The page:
pleasant learning environments n.
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Pleasant Learning Environments

Pleasant Learning Environments

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Pleasant Learning Environments

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  1. Pleasant Learning Environments Jonathan Amey

  2. Standing on the Shoulders of Others • Glenn Latham • Ogden Lindsley • Libby Street • Murray Sidman • Markle & Tiemann • Kent Johnson • Bill Helsel

  3. Outline • Pleasant learning environments • Conducting a motivational analysis • Effective RtI strategies

  4. Helsel’s Four Building Blocks Performance Management (1) Binder’s Six Boxes Expectations Tools & Resources Consequences Skills & Knowledge Selection Motives Recycling Pinpoint, structure, train, monitor, feedback, evaluate Systems Analysis Family Systems SkillAcquisition (2) Instructional Delivery Errorless learning Graduated Guidance Shaping Script Fading Mathetics Discrete Trial Error Correction Fluency building CurriculumorProgram Scope & Sequence Reinforcement Contingent & Noncontingent Prevention (3) Motivative Analysis Establishing Abolishing Environmental Management Physical Layout Clean transitions Materials accessible Schedules & Routines Antecedents Physical Barriers Medical concerns Medications Sleeping & eating Intervention (4) Strengthening Types & Schedules of Reinforcement Weakening Extinction Punishment Managing Protective Restraint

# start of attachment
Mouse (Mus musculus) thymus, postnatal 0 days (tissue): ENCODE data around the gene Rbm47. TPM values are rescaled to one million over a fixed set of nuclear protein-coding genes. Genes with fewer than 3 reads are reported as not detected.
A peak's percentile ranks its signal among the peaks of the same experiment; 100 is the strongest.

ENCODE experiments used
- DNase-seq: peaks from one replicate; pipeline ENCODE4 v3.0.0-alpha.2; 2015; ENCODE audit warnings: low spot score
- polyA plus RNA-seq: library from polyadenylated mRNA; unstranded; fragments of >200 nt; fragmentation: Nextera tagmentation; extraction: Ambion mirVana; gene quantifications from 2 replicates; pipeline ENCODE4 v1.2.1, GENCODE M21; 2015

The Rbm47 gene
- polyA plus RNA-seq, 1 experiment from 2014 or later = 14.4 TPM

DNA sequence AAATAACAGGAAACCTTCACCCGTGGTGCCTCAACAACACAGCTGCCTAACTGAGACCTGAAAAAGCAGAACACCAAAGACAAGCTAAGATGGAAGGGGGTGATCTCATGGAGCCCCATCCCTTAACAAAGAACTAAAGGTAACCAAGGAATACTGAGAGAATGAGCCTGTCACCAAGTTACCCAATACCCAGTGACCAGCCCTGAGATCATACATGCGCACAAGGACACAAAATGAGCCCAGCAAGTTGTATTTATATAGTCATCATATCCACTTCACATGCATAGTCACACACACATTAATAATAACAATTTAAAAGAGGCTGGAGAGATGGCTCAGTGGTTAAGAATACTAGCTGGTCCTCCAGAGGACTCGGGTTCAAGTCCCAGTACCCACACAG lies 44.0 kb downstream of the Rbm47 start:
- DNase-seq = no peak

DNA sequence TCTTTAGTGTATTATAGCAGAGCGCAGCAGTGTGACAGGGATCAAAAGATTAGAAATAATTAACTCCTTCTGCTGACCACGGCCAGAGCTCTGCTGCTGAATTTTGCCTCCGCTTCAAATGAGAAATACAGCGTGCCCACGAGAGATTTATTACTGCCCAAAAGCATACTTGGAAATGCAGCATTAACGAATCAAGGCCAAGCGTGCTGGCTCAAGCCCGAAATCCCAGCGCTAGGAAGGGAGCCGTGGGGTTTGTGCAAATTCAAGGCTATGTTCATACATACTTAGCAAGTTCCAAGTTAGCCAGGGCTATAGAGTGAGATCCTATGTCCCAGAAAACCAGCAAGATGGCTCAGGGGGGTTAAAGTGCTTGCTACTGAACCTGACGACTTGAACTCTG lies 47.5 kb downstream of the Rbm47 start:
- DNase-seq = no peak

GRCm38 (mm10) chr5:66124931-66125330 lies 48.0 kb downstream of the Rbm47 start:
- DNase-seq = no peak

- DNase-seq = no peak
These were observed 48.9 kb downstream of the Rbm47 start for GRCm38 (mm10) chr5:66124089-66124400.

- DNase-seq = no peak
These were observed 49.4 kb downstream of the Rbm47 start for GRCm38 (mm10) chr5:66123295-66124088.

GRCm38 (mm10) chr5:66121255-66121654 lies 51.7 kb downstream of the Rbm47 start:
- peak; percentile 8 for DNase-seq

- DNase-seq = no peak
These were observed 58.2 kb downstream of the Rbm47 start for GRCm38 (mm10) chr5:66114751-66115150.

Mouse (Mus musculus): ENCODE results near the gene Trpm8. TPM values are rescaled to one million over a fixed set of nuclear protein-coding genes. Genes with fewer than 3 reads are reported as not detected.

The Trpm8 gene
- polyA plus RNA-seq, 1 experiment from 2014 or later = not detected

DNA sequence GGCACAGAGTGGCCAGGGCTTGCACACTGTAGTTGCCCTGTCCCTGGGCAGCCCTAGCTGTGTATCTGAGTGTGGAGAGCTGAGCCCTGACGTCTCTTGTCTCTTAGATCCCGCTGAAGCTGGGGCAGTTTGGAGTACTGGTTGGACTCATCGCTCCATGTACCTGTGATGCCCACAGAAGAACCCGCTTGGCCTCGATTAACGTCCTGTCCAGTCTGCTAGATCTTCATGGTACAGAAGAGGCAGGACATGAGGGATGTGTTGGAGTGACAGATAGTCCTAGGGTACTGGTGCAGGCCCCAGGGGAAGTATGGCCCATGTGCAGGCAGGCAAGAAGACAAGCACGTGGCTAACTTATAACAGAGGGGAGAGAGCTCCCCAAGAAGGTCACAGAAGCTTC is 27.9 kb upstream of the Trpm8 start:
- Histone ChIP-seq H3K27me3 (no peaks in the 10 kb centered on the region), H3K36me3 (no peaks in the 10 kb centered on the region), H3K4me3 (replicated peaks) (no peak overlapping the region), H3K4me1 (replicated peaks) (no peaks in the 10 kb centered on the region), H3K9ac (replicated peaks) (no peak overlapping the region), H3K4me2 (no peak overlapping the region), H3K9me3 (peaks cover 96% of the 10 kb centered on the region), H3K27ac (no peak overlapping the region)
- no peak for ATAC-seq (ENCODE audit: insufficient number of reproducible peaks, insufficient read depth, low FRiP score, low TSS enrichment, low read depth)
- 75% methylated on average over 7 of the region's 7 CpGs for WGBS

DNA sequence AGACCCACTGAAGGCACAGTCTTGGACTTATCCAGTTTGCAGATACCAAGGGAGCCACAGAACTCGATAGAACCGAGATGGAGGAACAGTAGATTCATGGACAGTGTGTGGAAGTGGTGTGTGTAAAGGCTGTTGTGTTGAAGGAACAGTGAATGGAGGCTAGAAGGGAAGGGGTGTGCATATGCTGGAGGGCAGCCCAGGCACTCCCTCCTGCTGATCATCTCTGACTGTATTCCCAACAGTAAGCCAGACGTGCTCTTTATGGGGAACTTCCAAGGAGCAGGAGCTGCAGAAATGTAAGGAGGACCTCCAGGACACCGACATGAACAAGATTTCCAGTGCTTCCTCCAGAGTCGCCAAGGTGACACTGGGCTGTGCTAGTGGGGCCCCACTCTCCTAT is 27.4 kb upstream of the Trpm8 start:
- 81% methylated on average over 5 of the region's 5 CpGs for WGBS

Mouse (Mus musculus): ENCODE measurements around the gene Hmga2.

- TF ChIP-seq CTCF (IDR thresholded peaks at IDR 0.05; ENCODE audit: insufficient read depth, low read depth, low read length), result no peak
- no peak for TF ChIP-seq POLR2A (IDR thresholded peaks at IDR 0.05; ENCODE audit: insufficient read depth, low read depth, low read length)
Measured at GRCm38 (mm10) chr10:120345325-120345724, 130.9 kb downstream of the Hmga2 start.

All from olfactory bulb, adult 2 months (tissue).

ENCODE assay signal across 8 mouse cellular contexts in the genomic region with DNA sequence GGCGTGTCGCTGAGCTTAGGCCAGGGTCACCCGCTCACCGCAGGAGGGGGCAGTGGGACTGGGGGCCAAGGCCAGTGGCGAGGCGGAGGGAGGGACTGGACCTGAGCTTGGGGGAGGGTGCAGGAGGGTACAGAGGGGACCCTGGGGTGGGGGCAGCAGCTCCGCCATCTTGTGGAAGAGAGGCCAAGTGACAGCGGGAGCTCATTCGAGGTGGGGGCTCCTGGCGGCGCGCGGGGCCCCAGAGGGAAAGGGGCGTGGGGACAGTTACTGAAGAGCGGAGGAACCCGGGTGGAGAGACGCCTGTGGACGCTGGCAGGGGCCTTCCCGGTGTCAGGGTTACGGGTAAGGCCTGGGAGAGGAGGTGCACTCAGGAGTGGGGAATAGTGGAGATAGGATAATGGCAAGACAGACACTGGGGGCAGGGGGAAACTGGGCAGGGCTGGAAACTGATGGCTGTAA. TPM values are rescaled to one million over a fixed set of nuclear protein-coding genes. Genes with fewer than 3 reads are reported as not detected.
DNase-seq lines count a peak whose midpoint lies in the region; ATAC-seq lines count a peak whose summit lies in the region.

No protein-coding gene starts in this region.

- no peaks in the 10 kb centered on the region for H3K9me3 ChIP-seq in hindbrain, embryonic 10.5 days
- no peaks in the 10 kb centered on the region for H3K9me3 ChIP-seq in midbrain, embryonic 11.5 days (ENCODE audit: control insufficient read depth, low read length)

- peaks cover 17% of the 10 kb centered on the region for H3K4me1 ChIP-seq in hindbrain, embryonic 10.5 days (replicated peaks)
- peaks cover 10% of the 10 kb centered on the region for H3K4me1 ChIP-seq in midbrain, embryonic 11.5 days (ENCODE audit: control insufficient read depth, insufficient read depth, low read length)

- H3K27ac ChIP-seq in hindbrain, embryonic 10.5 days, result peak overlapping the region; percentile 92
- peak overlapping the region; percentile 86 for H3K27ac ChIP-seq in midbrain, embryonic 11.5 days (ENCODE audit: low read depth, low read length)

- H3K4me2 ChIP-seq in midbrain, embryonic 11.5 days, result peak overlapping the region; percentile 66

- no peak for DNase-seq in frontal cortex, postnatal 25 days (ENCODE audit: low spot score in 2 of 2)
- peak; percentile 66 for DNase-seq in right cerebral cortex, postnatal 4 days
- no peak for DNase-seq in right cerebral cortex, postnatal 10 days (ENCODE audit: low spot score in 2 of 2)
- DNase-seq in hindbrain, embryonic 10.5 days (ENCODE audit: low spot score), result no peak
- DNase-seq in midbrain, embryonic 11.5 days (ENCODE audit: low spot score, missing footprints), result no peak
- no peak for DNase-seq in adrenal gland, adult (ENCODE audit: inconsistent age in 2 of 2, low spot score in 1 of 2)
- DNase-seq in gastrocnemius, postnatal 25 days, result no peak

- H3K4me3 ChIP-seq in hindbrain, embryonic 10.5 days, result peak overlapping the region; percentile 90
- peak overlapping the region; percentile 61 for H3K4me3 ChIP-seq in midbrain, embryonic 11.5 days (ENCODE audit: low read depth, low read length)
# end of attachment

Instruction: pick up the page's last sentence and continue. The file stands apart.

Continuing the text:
5. What Is the Ideal Classroom?

  6. Ideal Classroom • Students are productive • Classroom is physically and mentally safe • Promotes success • Classroom is vital and busy